In 2010, John Fotopoulos said he was concerned about the direction Orland Park was headed – especially in regard to apartments.
About two years later, with the Ninety 7 Fifty apartment complex construction in full swing on 143rd Street and Ravinia Avenue, Fotopoulos has again chosen to campaign for the Orland Park Village Board in April 2013.
With three village board seats up for grabs, Fotopoulos is running as an independent Republican candidate. Incumbent trustees Jim Dodge, Kathy Fenton and Brad O’Halloran are running as the Orland Park United slate, along with Mayor Dan McLaughlin and village clerk candidate John Mehalek.
“I have a lot of the same concerns I had when running a couple of years ago,” Fotopoulos said. “The main thing is fiscal responsibility. The fact that (the administration) didn’t reveal plans for the (Ninety 7 Fifty) apartment complex until after the election troubles me. I don’t support public funds used for private development. If we are using bonds use it for parks, baseball and soccer fields.”
Fotopoulos questioned the need for the village to put up initial funding for the apartment complex, and said developers truly behind their projects can cover costs themselves.
“Give us Gibson’s and Hugo’s, something upscale we can enjoy,” he said. “It’s rental housing and we don’t even know if it’ll work. What happens when the economy turns around and rentals go down? This is Democrat spending, and that’s why I am running as a Republican.”
The 41-year-old defense attorney runs his own law practice on John Humphrey Drive, and has lived in Orland Park since 1995. He is father to four children, and attended John Marshall Law School. Fotopoulos also ran unsuccessfully for village board in 2001.
If elected, he would push for greater business and job diversity in Orland Park.
“We need to develop the I-80 corridor further,” Fotopoulos said. “We need to attract more white collar and blue jobs here.”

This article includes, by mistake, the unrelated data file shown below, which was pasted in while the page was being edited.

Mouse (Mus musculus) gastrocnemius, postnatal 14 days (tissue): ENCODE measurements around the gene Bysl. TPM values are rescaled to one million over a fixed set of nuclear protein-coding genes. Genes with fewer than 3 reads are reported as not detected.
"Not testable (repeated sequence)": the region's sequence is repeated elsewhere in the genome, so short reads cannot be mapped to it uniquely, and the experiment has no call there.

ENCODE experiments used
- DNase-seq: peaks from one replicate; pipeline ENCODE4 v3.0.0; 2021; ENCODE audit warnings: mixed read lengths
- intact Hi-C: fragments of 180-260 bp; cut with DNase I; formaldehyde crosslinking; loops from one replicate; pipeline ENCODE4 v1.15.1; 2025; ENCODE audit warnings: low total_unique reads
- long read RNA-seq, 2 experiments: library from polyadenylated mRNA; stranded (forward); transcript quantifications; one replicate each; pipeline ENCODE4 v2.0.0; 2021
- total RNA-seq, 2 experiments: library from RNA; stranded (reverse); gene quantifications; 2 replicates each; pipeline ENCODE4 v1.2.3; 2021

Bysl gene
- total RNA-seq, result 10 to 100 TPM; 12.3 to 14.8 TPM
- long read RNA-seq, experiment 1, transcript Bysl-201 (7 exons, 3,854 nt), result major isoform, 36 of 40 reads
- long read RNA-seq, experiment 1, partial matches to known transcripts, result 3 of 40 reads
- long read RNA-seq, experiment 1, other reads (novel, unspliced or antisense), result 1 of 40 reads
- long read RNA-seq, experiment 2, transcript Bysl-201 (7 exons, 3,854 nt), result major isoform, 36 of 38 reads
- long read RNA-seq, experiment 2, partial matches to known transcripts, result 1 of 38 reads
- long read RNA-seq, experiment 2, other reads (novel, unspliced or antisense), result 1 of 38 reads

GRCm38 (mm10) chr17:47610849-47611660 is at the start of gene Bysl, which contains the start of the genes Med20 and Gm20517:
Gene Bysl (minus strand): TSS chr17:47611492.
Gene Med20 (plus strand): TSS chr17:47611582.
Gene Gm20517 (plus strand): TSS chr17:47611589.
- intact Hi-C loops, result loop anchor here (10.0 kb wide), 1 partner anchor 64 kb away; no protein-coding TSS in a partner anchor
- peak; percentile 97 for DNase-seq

While he praised the property tax rebate now underway, Fotopoulos said the village should work to make the rebate larger.
“I don’t want to see around $150 from a rebate around election time,” Fotopoulos said. “I want to just see us giving more back. Let’s get business developed to the point where we aren’t dependent on residents footing the bill.”
Fotopoulos said the village should also get past stalled contract negotiations with police and staff.
“If we don’t have enough money to take care of our police and workers, we shouldn’t have enough to do a rebate,” he said. “We should be able to sit down with the unions and deal in good faith. If I’m elected I’ll sit down and ask them how do we get this thing done. It’s unacceptable for them to work over a year without a contract.”
He also would like to see parks updated to match other towns.
“We have a lot of children here and I think Orland Park can do better,” Fotopoulos said. “I think Tinley Park has done a much better job with parks than we have.”
A main reason Fotopoulos said he is running independently so the board will be more critical when making decisions.
“People will know where I stand, and it’s time to make a change,” Fotopoulos said. “I’m doing it so Orland gets back on the right track.”
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